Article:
Now there were new ways to tell the story. In blog posts, podcasts, You Tube and Vine videos, Tweets and Facebook posts. Sometimes the story was told in words and sometimes in pictures. Sometimes both.

But the one thing that never changed was the story itself.

Yes - there were new twists and fresh takes. The characters varied, appearing in an assortment of shapes and sizes and with unfamiliar names. 

No matter how many different ways it was told or tweaks  made or mediums created through which to tell it - the story kept drawing people in. 

It hit that sweet spot. The one that connects hearts and souls. That makes us pause and think, laugh or cry, happy or angry. 

The one that makes it a story worth sharing.

Monday, July 7, 2014

The Art Of The Make-Good

I was raised in a business where the make-good was a vehicle to cultivate relationships. 

When we didn't run your radio schedule in the right dayparts - we never said sorry, that's too bad. We offered make-good spots.

When we ran the wrong ad copy, we never said - oh, how embarrassing for you -  we offered make-goods. 

When we ran your sixty-second commercial spot next to a competitor - after we promised not to - make-goods where what we offered.

It was a rare moment when the radio station suggested a cash refund. In fact, so rare I am not sure we ever did. For a couple of reasons.

We wanted the cash to stay on the books. We were after all - a for profit business. If we suggested make-goods on the next schedule the implication was there would be a next order. We wanted to keep the client relationship moving forward.  

We wanted it known that yes - we acknowledge the fact we screwed up but we care enough to make it right and to do better the next time you picked us to air your ad campaign. We knew that it was a lot easier to renew an existing customer - even a slightly disgruntled one - than to go out and find a new one. And the best way to do that was to let them know we cared enough to own up to our error and right our wrong. 

What we never, ever did was sayGee, so sorry that happened. Too bad. Here's your money back.  Buh bye!

We looked for a way to make that client feel heard and special - because we knew at the end of the day that is all any of us really want and that is how relationships are cultivated. We knew the relationships we made were the foundation of our reputation - both personally and as a radio station -  and that would pay itself forward. It was never just about our product and delivery - but how we made that client feel.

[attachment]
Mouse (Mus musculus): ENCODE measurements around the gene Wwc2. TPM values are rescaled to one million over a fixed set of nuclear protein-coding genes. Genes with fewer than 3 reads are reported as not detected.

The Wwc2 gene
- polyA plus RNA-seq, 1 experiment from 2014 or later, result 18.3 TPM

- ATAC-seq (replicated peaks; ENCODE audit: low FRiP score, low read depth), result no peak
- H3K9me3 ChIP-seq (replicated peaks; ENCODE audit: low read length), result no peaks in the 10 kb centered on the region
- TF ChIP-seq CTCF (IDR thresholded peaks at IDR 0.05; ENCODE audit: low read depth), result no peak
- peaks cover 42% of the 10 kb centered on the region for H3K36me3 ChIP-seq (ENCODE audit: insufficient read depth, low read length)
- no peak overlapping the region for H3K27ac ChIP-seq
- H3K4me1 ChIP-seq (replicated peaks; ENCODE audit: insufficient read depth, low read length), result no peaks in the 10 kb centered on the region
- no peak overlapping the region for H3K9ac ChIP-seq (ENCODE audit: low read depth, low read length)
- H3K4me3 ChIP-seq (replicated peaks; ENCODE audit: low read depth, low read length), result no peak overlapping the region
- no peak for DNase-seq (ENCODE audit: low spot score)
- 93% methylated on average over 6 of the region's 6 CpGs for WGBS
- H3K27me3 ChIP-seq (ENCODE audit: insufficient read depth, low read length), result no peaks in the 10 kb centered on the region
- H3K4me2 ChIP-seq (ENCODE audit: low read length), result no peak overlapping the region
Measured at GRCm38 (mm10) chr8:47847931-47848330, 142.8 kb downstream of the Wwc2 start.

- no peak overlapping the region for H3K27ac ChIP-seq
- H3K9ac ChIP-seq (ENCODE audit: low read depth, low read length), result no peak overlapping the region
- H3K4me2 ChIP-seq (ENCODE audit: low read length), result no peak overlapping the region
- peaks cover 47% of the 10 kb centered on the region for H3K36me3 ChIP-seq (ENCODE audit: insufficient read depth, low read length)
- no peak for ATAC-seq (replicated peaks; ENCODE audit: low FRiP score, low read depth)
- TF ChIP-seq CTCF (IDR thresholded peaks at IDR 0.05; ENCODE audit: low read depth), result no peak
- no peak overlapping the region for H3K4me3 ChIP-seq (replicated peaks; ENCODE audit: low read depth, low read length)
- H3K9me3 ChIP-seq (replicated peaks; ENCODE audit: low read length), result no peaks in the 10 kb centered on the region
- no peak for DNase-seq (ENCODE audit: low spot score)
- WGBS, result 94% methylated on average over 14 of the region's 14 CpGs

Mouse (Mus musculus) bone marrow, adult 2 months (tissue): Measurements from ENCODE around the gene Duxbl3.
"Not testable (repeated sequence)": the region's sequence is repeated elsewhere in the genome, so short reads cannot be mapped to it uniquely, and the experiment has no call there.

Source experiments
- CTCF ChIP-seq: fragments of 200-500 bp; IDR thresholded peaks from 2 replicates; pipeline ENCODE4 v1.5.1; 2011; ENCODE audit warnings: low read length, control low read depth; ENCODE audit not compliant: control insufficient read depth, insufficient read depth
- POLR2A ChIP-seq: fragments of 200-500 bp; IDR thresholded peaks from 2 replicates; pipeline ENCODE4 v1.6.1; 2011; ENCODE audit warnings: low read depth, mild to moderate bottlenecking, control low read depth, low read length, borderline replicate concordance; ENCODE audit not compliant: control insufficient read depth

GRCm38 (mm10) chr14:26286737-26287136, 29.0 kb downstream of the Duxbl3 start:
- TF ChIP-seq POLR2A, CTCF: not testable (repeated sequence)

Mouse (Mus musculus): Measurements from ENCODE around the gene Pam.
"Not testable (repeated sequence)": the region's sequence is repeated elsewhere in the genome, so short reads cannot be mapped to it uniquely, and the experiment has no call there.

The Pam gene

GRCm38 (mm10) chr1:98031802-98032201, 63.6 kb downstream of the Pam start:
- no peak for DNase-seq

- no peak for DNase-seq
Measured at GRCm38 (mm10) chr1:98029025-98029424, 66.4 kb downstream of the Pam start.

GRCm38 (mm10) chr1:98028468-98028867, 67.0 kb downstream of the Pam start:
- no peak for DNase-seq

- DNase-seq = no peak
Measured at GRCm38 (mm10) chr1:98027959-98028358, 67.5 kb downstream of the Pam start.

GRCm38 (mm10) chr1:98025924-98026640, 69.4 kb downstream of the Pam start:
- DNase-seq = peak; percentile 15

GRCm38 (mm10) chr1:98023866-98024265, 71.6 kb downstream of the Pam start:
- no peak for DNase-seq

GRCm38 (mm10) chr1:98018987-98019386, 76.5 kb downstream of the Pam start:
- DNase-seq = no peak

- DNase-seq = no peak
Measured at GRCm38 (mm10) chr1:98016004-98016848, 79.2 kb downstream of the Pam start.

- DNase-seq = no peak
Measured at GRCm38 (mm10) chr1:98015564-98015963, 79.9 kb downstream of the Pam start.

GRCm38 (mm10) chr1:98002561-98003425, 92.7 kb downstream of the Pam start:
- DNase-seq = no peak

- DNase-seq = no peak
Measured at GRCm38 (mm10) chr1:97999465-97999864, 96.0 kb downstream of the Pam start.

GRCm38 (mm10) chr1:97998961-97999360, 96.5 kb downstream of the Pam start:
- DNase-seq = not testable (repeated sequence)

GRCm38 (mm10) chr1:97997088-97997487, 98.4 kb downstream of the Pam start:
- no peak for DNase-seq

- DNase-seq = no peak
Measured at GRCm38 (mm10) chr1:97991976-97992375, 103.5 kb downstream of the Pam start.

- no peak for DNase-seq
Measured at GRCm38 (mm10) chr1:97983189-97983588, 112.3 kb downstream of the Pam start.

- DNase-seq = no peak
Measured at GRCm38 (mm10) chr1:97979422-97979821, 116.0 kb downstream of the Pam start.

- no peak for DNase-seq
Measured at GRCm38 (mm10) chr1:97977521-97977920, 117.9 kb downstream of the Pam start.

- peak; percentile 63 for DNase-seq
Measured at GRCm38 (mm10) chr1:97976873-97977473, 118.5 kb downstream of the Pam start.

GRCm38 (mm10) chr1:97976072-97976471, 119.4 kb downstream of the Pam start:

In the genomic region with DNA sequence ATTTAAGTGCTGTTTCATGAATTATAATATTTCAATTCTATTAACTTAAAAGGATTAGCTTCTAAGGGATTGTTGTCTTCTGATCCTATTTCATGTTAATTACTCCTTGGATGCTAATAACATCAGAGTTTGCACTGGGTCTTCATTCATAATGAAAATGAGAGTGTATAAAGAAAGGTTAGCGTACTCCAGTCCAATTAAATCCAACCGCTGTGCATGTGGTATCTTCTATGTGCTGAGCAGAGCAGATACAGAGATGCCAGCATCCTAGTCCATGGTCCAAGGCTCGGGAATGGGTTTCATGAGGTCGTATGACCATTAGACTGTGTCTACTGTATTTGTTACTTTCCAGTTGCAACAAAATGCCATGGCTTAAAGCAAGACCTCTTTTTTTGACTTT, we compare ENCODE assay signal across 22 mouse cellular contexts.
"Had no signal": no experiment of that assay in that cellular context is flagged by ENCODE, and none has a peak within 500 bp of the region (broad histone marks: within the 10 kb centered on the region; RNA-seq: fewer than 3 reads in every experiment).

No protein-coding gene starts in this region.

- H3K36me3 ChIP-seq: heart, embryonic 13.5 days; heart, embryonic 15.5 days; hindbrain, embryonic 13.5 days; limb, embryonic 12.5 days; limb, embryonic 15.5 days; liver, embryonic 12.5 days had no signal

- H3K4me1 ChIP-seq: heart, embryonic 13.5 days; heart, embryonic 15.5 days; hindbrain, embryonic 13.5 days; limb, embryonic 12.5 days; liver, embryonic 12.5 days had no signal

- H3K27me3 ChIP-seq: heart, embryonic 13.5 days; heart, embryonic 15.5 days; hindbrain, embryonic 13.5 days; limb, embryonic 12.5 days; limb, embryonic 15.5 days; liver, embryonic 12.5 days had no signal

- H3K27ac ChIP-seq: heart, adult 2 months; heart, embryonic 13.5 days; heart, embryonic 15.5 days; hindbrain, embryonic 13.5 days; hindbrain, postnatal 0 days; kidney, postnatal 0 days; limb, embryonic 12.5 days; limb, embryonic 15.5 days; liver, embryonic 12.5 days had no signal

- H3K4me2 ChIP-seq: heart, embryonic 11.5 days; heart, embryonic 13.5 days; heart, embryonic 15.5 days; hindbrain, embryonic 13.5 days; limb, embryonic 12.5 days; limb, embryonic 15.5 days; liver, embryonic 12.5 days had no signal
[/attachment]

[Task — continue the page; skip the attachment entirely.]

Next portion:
We understood market volatility. It was inherent in the radio business. One day they had to buy our station - the next our ratings could sink to the bottom of the heap and we were nothing more than an afterthought. Our relationship was key to getting bought in those downturns. 

So when there was a problem - we looked to make it good. We had no email to hide behind in the eighties. We faced our dissatisfied customers. We picked up the phone and had a real, live human conversation. We didn’t wait 24 hours to respond. We were on it immediately. No matter how big or small the client was. We made it urgent. And those of us who were particularly smart, knew that when there was a really big problem, our best bet was to avoid the phone and get ourselves in front of the person with whom we'd screwed up. Because that is how the best relationships are cultivated and that is how things get mended when torn apart.

I've taken that philosophy to every place I have ever worked and continue to embody it today in all of my business dealings. It’s how I built my reputation as someone people wanted to work with.

So I'm always surprised when I encounter people who don’t.

Especially in a world where it only takes one disconcerted person to take your misstep to soclal media.

Tuesday, July 1, 2014

The Day My Posts Got Monitored

About a week ago this little blue message appeared in the sidebar in one of my LinkedIn groups.

I won't write the exact words that spewed from my lips - that might cause this post to get flagged too, but you get the gist. I checked my other LinkedIn groups. The same horrifying little blue sidebar mention appeared again and again. My trusty egg timer signaled the end of my twenty-minute LinkedIn allotment for the morning but it didn't matter. I was now operating in triage mode.  Since I know what spam looks like - even though right this minute the Canadians are in the process of redefining it - and I preach relevancy online and offline -  I was off to get to the bottom of this.